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May 2011

Asian Heritage Month: Chinese Homelands Festival 亚裔文化月 Saturday, May 14th 2011, 五月十四日。星期六

May 12, 2011 | Claire | Comments (0)

1:00 p.m.     Decorative Vegetable Design. Conducted by Marion Ho

                     蔬果雕刻 示范

2:00 p.m.     Bernice Hune, Storyteller


2:30              Starlight Cantonese Opera Workshop

                      "齐來茶篤撐":谈谈粤 的唱,做,念,打。寶新聲粵劇團)

 Riverdale Branch, 370 Gerrard Street, 416-393-7720.  No Registration Required.

A History of the World in 100 Objects

May 6, 2011 | Claire | Comments (5)

In 2010, BBC radio and the British Museum carried out a project they called "A History of the World".  One hundred objects from the British Museum were chosen its Director, Neil MacGregor,  and used to tell the story of humanity's journey from prehistory to the modern period. The objects range from stone axes, chopping tools and spear points made by early man to a mainframe computer, credit card and cookbook from the recent past. My favourite object (although it's difficult to choose) is an ancient Cypriot child's rattle in the shape of a pig.  It's such a whimsical, everyday thing, and to me it illustrates the human desire to play.

Here is how MacGregor describes the project:

"In these programmes, I'm travelling back in time, and across the globe, to see how we humans over 2 million years have shaped our world and been shaped by it, and I'm going to tell this story exclusively through the things humans have made:  all sorts of things, carefully designed, and then either admired and preserved, or used, broken and thrown away.... Of course, it can only be "a" history of the world, not "the" history.  When people come to museums they choose their own objects and make their own journeys around the world and through time, but I think what they will find is that their own histories quickly intersect with everybody elses, and when that happens,  you no longer have a history of a particular people or nation, but a story of endless connections."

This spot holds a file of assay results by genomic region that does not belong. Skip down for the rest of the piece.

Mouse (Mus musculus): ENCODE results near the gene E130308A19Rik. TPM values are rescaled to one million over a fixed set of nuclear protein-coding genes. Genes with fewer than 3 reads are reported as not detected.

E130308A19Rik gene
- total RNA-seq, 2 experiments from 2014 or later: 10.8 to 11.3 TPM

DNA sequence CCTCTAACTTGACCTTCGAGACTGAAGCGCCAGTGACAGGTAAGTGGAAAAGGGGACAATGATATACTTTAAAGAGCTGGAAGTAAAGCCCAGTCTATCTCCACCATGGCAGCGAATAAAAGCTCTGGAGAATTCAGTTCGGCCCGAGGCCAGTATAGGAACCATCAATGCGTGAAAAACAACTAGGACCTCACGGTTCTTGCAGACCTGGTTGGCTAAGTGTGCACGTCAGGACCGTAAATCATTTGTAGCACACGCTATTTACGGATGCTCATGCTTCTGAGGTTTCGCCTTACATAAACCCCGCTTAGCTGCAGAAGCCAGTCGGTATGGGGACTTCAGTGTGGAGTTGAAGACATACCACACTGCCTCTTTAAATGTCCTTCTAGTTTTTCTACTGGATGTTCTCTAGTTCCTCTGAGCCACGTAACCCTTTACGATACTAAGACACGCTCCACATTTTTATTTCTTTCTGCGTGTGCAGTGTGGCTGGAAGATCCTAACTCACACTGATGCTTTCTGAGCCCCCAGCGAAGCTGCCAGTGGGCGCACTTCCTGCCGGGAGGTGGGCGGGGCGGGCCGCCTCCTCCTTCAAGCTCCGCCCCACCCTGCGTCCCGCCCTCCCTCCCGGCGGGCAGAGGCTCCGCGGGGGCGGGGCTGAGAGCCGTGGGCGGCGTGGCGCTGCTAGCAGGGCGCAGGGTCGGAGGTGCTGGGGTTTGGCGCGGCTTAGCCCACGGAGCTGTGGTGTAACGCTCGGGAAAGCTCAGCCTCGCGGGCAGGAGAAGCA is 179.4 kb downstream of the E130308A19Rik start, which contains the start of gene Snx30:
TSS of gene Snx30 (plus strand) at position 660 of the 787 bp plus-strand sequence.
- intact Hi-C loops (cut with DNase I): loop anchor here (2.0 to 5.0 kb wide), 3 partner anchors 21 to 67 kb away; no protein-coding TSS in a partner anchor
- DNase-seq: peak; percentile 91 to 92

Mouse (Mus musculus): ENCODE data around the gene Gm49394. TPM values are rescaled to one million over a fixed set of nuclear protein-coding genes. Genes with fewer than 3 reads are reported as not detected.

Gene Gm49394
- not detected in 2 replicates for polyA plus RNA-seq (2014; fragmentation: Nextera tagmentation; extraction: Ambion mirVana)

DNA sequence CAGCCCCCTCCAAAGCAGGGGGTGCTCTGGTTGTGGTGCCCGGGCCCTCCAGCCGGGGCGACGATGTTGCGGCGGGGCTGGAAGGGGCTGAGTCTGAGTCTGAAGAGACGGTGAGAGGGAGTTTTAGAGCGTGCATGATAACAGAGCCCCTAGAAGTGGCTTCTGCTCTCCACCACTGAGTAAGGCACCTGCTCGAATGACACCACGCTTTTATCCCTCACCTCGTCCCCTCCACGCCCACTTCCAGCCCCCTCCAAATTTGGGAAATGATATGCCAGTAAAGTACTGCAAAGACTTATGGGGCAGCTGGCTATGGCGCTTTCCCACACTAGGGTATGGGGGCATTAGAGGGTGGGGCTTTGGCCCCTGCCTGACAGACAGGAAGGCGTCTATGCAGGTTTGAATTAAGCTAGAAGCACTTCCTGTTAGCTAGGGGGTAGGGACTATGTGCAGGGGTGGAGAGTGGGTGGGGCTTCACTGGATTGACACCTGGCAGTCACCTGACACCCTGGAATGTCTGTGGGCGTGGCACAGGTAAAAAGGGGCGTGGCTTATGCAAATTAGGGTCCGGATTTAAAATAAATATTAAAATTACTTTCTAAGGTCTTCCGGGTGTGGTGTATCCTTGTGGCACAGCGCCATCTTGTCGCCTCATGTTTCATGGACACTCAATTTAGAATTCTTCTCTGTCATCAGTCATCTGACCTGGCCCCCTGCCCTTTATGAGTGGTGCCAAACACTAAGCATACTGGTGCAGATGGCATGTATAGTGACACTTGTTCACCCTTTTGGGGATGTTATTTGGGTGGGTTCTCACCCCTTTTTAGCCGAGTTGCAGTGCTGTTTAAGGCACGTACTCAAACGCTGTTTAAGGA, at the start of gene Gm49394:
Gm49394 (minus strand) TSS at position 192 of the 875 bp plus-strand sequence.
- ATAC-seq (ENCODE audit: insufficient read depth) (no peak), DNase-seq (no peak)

The BBC and the British Museum have developed an exceptional web site for World
this project, where you can listen to 15-minute radio talks by MacGregor on each of his choices,  zoom in on the objects with high-definition photographs, and explore the many historic themes which he develops  throughout the program.   The companion book, like the original radio programs, combines deep knowledge and thought with an easy, conversational style.  It's the kind of book you can read all at once or dip into gradually over a periodMuseum of time.

If MacGregor's History of the World In 100 Objects leaves you curious about history closer to home, check out Charlotte Gray's The Museum Called Canada.  Although somewhat different in conception (the objects come from collections throughout Canada, not from a single  museum)  Gray follows the same format of using objects to illustrate history.  Beautifully photographed and designed as well as impeccably researched, The Museum Called Canada is a fascinating read.